Anyone can advertise their services as a counsellor or therapist and to work in private practice the individual doesn't even need to be qualified. A good place to start looking for a counsellor is through regulatory organisations such as the British Association for Counselling and Psychotherapy (BACP), UK Council for Psychotherapy (UKCP) or the National Counselling Society (NCS).


These organisations have registers of qualified therapists so this can be a good place to start your search. These organisations are regulatory bodies for the counselling profession and a counsellor cannot be a member of them without the right accredited qualifications. You know that when you search their databases of counsellors that anyone who is listed as a member is a legitimate counsellor. When researching who to use as a counsellor it is a good idea to ask for further details about who their regulatory body is and if they have a membership number that you can check their credentials on their organisation’s page. These organisations also have ethical frameworks and professional conduct regulations which their members have to adhere to. Should you experience any malpractice with a counsellor you can report them to the organisation.


Qualifications

There are lots of different counselling qualifications and all of them have their merits, however there is a big difference between someone who has attended a 6-week online course and someone with a master’s degree in counselling. We as an organisation only employ staff who have at least a master’s degree in child and adolescent counselling or equivalent counselling qualification. Any genuine and qualified counsellor will be very happy to show you their qualification certificates and organisational membership details, so please don't be afraid to ask to see these.


Enhanced Disclosure and Barring Service – EDBS - (Criminal Records Check)

It is essential when looking for a counsellor that you check that they are safe to work with you or your child. All counsellors working with vulnerable people and children should hold a current Enhanced Disclosure and Barring Service check (EDBS) and preferably be on the electronic update service so that their certificate is always up-to-date, and any indiscretions can quickly be seen.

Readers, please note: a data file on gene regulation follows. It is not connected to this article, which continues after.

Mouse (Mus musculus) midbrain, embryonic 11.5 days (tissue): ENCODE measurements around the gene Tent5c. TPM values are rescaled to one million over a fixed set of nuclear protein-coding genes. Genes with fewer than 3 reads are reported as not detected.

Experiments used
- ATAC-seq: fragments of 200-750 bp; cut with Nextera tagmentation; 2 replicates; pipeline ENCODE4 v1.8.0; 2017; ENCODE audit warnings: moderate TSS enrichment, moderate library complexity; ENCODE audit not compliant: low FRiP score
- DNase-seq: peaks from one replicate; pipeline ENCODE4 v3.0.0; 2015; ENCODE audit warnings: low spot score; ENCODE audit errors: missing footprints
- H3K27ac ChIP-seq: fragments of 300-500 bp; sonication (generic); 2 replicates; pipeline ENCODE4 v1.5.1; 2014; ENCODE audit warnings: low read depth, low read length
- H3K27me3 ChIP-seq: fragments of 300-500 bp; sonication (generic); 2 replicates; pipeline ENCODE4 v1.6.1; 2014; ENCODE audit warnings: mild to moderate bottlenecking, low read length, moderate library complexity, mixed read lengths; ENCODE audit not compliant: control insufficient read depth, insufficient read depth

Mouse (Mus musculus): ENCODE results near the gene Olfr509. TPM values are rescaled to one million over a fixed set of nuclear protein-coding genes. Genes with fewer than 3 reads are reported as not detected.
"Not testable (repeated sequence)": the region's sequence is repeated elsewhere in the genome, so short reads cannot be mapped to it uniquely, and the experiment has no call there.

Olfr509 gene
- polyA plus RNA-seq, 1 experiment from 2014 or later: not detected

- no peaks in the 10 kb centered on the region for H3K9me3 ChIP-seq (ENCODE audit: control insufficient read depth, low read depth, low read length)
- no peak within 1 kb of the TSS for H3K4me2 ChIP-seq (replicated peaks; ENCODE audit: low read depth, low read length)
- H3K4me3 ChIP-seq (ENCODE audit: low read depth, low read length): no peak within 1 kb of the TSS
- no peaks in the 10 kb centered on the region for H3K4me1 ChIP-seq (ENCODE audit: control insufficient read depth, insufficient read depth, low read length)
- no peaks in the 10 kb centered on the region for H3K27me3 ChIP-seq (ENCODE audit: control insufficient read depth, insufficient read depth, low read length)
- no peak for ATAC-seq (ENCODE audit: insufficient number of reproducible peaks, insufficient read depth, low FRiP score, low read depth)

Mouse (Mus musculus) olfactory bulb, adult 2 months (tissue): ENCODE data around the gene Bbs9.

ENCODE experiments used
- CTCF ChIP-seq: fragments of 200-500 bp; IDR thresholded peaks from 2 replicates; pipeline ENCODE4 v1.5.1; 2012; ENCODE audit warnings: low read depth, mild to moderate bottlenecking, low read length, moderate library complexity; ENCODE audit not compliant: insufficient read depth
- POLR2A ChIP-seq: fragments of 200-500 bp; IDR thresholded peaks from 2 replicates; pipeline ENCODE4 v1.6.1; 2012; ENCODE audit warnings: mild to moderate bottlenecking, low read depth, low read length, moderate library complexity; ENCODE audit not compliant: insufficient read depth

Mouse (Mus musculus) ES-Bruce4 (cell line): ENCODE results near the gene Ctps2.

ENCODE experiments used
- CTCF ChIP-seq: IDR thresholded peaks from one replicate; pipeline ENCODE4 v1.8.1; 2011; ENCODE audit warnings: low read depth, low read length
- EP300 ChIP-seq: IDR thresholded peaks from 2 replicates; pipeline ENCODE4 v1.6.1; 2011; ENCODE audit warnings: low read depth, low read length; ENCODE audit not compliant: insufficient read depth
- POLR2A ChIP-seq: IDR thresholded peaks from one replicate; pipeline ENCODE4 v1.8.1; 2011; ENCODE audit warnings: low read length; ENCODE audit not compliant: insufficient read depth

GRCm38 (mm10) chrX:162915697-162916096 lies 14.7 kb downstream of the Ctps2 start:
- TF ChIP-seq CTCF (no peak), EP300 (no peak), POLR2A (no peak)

Always ask to see a counsellors EDBS when you meet them for the first time. Check that their certificate is still in date, and if they are unable to provide it be very wary of working with them. All staff at Teenage Mental Health have current EDBS certificates and are on the electronic register. This includes not just the therapists but also the administrative staff too. This ensures that any child in our centre is safe and that all our staff are safe to be around.


Insurance

It is extremely important that you also check that your counsellor is insured. Counsellors are unable to get professional insurance if they do not have the right qualifications to work in their field. All reputable counsellors will have professional insurance to practice and will be happy to show you their certificate on request. We as a practice make sure all our staff have personal professional insurance as well being covered by a group practice insurance policy.


Supervision

Finally, all counsellors should be in regular professional clinical supervision and be happy to share the details of their clinical supervisor with you. At Teenage Mental Health all staff have regular clinical supervision as a group as well as their own clinical supervisor who they would meet on a regular basis. This practice of supervision ensures that your counsellor is practicing within industry recommended standards and is regularly scrutinising how they work and making sure that they are always working in the best interests of their patients.

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Hello@teenagementalhealth.co.uk

5 Coachmans Court
Ipswich

Suffolk, IP4 1DX